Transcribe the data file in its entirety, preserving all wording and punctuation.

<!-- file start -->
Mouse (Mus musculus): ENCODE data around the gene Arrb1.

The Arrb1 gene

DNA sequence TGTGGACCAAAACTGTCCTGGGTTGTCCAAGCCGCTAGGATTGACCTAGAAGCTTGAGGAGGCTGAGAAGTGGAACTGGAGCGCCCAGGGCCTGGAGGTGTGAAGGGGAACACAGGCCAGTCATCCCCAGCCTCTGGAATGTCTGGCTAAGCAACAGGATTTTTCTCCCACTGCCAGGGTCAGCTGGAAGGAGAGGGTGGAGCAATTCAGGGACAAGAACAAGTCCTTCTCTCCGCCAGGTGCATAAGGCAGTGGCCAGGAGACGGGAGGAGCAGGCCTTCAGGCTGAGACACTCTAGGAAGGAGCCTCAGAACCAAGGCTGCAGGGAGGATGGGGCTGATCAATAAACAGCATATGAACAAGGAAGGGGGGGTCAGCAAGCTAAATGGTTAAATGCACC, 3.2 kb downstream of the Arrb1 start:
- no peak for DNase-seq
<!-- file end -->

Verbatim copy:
Mouse (Mus musculus): ENCODE data around the gene Arrb1.

The Arrb1 gene

DNA sequence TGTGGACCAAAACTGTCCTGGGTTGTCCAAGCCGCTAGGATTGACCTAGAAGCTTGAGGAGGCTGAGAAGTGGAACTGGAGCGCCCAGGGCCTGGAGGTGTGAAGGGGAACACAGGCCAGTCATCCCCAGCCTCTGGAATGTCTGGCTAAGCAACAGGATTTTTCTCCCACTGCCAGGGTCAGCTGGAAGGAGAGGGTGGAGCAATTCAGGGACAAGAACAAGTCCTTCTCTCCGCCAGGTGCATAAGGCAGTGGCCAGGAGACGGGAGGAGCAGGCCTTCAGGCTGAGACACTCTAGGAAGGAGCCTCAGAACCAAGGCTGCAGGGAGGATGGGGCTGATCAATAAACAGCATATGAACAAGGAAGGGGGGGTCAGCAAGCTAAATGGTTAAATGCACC, 3.2 kb downstream of the Arrb1 start:
- no peak for DNase-seq